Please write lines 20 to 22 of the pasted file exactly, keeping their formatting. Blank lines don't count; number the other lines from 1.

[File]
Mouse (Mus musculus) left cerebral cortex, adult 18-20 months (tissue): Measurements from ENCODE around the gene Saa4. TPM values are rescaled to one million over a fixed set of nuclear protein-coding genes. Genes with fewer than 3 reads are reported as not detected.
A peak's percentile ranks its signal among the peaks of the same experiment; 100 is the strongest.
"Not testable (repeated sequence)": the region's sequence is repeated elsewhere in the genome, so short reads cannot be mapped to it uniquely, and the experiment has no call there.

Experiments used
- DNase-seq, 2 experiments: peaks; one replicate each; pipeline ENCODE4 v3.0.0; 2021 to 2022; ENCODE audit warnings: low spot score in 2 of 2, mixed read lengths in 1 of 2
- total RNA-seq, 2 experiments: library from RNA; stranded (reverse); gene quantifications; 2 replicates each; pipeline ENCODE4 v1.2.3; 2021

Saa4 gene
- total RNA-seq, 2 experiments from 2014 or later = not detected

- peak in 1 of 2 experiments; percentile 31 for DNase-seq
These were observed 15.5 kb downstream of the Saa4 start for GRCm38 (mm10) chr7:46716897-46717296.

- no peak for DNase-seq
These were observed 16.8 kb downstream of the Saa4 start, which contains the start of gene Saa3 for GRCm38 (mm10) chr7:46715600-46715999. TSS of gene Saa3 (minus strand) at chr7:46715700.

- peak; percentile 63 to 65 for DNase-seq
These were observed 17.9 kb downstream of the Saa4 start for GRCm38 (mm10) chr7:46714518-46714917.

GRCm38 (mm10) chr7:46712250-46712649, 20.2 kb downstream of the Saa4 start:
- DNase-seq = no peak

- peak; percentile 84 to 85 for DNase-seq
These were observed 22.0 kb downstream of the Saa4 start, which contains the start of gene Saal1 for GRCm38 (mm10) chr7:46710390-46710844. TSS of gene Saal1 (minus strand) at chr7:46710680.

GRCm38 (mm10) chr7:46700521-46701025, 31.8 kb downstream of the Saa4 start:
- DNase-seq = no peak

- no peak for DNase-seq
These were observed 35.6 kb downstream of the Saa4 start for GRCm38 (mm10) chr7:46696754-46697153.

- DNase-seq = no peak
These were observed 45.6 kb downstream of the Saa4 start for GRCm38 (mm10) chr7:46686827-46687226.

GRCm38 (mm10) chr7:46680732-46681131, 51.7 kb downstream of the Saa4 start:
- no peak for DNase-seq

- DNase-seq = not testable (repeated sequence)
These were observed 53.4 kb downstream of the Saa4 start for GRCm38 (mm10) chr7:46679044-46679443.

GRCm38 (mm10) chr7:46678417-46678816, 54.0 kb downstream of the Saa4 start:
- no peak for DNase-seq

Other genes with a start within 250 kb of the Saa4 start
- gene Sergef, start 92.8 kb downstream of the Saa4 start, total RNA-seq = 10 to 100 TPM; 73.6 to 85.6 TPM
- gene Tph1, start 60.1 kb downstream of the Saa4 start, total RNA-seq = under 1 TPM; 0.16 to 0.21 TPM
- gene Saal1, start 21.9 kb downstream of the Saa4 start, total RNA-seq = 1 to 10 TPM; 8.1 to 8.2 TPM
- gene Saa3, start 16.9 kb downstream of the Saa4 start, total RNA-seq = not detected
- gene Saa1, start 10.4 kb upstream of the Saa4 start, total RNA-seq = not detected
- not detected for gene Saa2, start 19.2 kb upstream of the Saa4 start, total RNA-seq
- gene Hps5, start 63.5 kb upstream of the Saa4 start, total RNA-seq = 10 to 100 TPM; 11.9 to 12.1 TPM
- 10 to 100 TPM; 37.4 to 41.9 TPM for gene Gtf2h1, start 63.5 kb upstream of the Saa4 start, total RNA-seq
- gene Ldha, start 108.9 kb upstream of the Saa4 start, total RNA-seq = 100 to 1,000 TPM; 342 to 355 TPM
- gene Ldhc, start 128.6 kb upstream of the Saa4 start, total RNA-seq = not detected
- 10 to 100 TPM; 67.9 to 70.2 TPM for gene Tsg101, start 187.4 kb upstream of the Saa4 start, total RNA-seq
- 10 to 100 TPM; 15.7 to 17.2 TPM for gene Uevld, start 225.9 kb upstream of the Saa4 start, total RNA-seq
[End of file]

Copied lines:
- DNase-seq = no peak

- no peak for DNase-seq
These were observed 35.6 kb downstream of the Saa4 start for GRCm38 (mm10) chr7:46696754-46697153.